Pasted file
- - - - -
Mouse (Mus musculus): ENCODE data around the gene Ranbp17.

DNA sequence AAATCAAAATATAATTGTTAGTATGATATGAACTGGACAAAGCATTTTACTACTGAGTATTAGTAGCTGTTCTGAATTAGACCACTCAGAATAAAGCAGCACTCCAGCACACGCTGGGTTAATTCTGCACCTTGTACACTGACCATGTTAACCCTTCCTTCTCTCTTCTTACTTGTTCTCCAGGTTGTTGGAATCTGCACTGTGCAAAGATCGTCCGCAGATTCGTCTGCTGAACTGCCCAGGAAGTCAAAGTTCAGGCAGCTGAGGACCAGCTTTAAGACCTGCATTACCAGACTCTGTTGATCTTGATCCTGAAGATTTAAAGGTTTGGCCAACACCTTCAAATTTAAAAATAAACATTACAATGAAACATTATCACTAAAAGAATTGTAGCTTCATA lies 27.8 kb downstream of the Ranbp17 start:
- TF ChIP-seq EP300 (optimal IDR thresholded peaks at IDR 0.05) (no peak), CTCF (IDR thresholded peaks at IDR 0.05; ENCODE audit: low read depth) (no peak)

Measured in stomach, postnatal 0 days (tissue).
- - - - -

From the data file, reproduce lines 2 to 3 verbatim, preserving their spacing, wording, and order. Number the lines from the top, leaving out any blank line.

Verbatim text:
DNA sequence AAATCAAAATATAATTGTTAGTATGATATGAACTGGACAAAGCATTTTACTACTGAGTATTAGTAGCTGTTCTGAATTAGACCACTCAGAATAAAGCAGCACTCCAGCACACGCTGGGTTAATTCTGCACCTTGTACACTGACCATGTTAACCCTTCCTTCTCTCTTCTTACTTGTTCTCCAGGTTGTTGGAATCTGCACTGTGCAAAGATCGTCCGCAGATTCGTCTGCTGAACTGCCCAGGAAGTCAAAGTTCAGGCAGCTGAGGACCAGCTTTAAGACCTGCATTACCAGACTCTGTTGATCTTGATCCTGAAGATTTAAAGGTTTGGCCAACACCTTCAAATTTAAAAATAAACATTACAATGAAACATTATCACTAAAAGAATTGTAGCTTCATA lies 27.8 kb downstream of the Ranbp17 start:
- TF ChIP-seq EP300 (optimal IDR thresholded peaks at IDR 0.05) (no peak), CTCF (IDR thresholded peaks at IDR 0.05; ENCODE audit: low read depth) (no peak)